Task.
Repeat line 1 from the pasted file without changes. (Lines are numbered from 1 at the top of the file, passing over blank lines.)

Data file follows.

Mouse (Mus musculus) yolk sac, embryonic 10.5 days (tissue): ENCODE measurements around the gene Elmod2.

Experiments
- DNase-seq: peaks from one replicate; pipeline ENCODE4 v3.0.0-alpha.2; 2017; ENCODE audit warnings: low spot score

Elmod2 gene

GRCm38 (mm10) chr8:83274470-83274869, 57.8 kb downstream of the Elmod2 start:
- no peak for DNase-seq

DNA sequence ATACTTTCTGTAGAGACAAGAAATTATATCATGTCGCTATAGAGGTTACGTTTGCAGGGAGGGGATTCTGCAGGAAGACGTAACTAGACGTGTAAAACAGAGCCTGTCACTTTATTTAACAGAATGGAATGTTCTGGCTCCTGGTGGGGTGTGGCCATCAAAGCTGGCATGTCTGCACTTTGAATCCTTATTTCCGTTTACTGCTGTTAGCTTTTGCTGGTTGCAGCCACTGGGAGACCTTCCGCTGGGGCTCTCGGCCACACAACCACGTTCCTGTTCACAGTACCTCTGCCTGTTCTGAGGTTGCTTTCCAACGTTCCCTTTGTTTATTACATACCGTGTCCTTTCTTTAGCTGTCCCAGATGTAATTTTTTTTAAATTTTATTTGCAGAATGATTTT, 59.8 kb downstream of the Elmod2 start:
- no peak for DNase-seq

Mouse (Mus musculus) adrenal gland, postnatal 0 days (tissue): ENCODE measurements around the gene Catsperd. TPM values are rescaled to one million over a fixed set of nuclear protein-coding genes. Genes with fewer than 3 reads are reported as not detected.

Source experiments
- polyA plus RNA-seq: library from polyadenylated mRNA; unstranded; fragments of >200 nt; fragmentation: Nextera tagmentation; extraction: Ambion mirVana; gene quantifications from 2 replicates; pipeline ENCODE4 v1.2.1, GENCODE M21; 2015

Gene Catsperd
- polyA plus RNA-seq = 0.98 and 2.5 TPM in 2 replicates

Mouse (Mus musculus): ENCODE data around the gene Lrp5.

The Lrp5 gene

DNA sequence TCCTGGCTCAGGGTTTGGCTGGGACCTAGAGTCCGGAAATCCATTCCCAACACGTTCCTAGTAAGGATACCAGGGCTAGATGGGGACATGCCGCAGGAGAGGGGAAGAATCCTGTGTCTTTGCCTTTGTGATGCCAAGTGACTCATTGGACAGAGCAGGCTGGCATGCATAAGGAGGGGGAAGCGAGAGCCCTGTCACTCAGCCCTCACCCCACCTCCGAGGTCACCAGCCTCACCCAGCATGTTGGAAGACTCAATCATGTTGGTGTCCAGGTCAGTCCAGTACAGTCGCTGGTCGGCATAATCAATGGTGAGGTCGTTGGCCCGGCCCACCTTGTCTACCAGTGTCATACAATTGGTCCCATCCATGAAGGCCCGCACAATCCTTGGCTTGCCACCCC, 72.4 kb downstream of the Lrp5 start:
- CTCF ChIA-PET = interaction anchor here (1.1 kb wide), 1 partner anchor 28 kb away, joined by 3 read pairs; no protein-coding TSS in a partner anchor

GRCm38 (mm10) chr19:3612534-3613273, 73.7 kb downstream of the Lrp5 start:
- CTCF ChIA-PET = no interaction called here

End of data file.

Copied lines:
Mouse (Mus musculus) yolk sac, embryonic 10.5 days (tissue): ENCODE measurements around the gene Elmod2.